Application Example: Enrichment in a Dried Droplet

The following example shows the different kinds of enrichment of cations in drying droplets. In particular, droplets of an aqueous solution of lithium and strontium salts have been dried on filter paper, followed by the analysis of the spatial distribution of these elements (data courtesy W. Nischkauer [Nischkauer 2014]).

Two well-known effects are immediately visible: (1) the concentration near the boundary of the dried droplet increases considerably, and (2) the differing diffusion coefficients of lithium and strontium ions result in different relative enrichments along the boundary ring.

In order to show this, the dried droplet has been scanned by laser ablation and analyzed by optical emission spectroscopy at characteristic wavelengths (LA-ICP-OES: laser ablation - inductively coupled plasma - optical emission spectroscopy). The first effect can be seen in Figure 1 which displays both the lithium image of the droplet (left) and its cross section (right). The concentration near the boundary is more than twice the concentration at the center of the droplet.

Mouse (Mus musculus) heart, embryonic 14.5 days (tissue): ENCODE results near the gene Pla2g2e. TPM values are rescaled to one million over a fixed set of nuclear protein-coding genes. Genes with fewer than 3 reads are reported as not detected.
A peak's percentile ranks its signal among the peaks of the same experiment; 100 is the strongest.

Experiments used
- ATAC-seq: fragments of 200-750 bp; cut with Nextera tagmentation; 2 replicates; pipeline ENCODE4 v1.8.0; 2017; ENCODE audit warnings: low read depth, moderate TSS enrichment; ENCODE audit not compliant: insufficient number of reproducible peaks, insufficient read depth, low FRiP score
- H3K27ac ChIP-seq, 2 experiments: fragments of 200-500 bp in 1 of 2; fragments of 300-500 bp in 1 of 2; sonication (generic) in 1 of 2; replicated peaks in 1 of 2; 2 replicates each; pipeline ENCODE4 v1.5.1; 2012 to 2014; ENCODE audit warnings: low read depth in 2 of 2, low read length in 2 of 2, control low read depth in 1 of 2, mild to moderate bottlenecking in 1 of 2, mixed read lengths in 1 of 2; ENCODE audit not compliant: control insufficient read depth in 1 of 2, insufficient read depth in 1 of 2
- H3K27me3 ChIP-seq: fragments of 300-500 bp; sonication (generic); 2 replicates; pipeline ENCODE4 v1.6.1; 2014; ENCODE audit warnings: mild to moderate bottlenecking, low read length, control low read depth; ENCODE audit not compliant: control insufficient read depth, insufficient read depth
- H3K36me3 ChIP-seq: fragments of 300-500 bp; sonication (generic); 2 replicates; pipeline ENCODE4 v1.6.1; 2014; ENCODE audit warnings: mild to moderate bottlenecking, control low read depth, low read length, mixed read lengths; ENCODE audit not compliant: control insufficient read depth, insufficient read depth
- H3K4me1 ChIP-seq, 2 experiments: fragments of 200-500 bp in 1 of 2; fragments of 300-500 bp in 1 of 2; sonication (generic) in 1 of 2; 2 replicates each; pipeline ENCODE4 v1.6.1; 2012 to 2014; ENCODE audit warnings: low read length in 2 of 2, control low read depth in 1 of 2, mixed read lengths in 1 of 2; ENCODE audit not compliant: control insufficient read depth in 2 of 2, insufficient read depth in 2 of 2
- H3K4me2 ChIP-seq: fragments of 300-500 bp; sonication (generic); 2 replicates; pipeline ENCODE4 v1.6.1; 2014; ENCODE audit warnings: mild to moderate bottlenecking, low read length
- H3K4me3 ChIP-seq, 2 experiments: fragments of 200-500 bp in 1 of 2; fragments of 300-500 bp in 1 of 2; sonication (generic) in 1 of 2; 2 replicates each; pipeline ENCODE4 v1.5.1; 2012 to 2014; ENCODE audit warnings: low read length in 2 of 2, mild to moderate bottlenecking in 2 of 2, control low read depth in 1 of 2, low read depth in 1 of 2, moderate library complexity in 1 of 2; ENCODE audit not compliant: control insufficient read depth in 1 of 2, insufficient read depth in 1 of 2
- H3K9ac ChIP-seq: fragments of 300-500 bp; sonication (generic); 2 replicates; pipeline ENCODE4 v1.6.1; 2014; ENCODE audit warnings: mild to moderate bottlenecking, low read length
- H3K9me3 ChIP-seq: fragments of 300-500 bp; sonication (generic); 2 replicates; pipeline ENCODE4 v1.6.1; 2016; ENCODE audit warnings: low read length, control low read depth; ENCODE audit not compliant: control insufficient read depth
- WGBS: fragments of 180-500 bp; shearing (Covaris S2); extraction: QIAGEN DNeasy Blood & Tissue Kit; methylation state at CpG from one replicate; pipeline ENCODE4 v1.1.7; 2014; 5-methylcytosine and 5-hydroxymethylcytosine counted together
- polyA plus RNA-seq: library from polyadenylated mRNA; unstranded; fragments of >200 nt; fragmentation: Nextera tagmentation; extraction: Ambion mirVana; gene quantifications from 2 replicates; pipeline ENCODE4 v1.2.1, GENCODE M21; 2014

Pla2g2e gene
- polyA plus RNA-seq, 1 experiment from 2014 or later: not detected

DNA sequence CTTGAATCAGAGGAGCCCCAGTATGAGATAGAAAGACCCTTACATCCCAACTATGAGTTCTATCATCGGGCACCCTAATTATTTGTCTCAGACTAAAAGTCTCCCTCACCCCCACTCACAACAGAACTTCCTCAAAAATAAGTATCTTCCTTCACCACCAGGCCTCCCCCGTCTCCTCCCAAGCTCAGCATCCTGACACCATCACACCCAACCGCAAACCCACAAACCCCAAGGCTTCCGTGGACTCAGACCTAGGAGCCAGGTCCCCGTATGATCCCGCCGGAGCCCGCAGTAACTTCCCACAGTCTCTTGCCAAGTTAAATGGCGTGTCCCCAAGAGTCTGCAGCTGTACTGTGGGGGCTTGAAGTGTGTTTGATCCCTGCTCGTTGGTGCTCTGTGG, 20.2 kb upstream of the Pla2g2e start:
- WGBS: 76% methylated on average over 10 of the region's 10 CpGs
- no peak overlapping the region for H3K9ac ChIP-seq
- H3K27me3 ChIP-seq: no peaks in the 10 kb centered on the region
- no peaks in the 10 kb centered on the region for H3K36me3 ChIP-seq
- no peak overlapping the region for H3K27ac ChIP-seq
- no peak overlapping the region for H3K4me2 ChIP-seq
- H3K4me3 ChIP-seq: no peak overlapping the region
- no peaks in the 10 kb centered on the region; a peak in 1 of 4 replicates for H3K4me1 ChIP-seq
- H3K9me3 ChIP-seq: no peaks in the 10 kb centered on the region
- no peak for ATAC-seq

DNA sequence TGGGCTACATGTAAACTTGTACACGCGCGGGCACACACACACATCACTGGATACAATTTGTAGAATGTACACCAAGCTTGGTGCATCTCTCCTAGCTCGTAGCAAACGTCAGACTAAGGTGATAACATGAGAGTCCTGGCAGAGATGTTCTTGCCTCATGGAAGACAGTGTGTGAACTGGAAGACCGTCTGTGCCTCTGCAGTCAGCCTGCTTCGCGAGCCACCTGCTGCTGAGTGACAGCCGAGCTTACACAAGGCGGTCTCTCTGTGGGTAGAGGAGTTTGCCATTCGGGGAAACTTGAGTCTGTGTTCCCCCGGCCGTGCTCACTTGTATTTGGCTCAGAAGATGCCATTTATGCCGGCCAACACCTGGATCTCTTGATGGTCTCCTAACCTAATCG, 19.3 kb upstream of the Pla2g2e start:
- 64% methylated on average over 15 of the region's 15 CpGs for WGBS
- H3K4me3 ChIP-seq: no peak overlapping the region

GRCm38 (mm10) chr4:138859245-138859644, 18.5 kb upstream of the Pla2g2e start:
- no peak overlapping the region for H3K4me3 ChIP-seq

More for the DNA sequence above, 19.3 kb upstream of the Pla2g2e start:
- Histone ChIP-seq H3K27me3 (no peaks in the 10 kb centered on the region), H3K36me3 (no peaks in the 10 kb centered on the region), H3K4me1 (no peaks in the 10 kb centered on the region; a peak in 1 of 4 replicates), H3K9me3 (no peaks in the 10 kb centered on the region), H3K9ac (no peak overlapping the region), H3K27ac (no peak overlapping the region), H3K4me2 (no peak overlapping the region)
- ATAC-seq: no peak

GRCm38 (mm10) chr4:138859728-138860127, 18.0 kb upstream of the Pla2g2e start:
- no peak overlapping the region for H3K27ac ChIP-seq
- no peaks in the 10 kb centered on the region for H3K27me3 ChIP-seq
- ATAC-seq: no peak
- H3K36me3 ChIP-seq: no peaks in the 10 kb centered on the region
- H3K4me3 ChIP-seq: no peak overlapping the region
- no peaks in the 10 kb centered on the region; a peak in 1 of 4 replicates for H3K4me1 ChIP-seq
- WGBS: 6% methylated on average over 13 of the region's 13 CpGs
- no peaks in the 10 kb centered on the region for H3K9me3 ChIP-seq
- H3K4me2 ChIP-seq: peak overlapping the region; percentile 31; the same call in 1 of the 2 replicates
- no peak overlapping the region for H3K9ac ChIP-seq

Fig. 1: lithium vs. strontium. Data courtesy W. Nischkauer, Vienna Univ. of Technology, Vienna.

The second effect can be shown by establishing a linear regression model of lithium vs. strontium, plotting the residuals for each pixel as a contour plot. Figure 2 clearly shows the distinct behavior of lithium and strontium (right). The blue outer part of the boundary ring indicates the (relative) depletion of lithium, the red inner part of the ring shows the relative enrichment of lithium in this zone.

A look at the regression model (left) shows the same fact, but not in the spatial domain but in the concentration domain (each dot in the diagram represents one pixel of the image).

Fig. 2: The residual plot of lithium vs. strontium clearly shows the different behavior of the two ions during the drying of a droplet. Data courtesy W. Nischkauer, Vienna Univ. of Technology, Vienna.